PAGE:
King complains about a (perceived) lack of outrage within the D.C. Public Schools. We'll also mention this:

This incident has basically been forgotten by King's own newspaper. Beyond that, it seemed to us that the incident was significantly underplayed within the Post at the time it came to light.

Based on what has been reported, a school librarian showed very poor judgment in that particular incident. Beyond that, questions arose about why this particular person had ever been hired by the D.C. Schools in the first place, given her bad record elsewhere.

Might we offer the following thought?

As we can see from this incident, teachers and librarians can sometimes show extremely poor judgment in the way they deal with heavily fraught topics. For the record, they can show extremely poor judgment in ways which may emerge from "the left" as well as from "the right."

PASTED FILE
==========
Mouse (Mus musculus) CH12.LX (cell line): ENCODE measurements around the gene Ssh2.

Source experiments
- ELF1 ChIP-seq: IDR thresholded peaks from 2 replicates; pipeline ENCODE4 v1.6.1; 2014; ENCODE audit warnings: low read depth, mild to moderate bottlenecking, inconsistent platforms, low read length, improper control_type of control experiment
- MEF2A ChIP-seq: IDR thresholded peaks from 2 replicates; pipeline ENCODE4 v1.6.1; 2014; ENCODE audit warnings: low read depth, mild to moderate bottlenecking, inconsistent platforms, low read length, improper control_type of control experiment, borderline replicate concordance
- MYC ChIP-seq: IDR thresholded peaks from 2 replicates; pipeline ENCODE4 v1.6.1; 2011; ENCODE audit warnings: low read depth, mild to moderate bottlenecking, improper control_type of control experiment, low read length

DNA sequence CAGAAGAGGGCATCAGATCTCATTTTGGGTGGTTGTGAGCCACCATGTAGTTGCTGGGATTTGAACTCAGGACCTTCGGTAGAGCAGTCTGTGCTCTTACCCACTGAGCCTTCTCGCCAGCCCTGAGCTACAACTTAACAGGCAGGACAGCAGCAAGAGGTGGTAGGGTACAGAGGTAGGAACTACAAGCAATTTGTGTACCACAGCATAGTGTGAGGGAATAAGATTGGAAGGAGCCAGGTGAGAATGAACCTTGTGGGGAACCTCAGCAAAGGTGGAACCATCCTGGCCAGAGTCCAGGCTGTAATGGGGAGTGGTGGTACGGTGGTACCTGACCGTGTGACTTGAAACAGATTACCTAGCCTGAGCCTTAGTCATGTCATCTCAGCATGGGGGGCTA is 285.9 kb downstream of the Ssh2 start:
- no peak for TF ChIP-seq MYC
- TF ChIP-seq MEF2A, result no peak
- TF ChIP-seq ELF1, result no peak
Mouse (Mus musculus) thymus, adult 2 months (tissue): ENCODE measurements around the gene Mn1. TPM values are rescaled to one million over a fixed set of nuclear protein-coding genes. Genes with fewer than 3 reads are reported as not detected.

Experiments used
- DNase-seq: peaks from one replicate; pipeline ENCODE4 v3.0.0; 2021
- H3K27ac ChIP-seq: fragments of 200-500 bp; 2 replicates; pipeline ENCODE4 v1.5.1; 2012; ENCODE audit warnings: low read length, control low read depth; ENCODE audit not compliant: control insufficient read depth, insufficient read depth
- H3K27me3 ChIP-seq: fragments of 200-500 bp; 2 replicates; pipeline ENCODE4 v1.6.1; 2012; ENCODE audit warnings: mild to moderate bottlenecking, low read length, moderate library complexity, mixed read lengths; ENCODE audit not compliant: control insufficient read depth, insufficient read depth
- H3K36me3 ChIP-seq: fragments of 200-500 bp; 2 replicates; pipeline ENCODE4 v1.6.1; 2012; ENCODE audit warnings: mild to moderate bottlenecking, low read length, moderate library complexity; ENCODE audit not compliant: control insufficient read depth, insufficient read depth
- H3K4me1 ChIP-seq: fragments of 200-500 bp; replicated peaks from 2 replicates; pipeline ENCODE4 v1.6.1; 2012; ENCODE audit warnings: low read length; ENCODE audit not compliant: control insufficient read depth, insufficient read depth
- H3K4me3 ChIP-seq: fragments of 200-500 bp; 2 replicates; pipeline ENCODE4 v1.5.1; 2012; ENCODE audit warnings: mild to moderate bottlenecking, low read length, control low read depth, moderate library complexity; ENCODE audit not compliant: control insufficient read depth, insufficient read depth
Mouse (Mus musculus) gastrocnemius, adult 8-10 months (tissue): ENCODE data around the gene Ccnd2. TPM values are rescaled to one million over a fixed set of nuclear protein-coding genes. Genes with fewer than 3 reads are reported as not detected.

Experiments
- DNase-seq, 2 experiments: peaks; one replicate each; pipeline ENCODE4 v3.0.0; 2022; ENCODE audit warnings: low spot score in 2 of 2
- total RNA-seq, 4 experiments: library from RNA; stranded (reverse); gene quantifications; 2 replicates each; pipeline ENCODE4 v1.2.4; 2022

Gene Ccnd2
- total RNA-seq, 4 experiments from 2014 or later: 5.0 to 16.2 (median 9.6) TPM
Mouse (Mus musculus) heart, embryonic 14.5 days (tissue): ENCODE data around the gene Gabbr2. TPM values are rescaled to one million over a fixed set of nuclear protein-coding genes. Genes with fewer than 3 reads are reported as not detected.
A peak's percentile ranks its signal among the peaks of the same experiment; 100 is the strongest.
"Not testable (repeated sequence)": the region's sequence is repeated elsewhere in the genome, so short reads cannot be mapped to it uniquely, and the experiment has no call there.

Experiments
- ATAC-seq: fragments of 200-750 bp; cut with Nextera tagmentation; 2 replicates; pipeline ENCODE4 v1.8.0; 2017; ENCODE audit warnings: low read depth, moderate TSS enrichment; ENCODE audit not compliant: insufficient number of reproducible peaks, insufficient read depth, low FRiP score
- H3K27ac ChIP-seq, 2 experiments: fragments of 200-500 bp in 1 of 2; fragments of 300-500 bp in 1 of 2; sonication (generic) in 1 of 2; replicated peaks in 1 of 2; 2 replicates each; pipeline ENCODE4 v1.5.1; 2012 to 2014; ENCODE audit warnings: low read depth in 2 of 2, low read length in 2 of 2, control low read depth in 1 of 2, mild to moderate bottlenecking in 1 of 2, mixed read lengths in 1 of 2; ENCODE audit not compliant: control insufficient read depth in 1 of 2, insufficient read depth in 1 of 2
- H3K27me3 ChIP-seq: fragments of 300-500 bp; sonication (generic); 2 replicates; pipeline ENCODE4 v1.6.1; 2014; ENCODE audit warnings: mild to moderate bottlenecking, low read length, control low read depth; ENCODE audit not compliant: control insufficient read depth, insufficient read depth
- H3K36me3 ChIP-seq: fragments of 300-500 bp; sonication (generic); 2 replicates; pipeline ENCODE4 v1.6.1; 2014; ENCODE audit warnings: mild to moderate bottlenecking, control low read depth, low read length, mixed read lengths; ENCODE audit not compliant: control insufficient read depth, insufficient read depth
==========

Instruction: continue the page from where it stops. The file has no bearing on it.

Knowing what history to teach, to kids of what age, is not a simple assignment. Teachers should not be given free rein when it comes to such matters. Also, we should not assume that all examples of bad judgment will come from the other tribe.

Also, parents should be respected and listened to when they voice concerns about such matters. Sometimes, such parents may voice complaints which will seem unwise, overwrought, invalid. Sometimes, their complaints will have obvious or partial merit. 

Teachers from our tribe can have poor judgment. So can teachers from theirs.

Greetings from East Bumfuck County!


But also, Chris Hayes falls in line: On Thursday afternoon (East Coast time), Kevin Drum launched a short post. Inoffensive headline included, it (remarkably) started like this: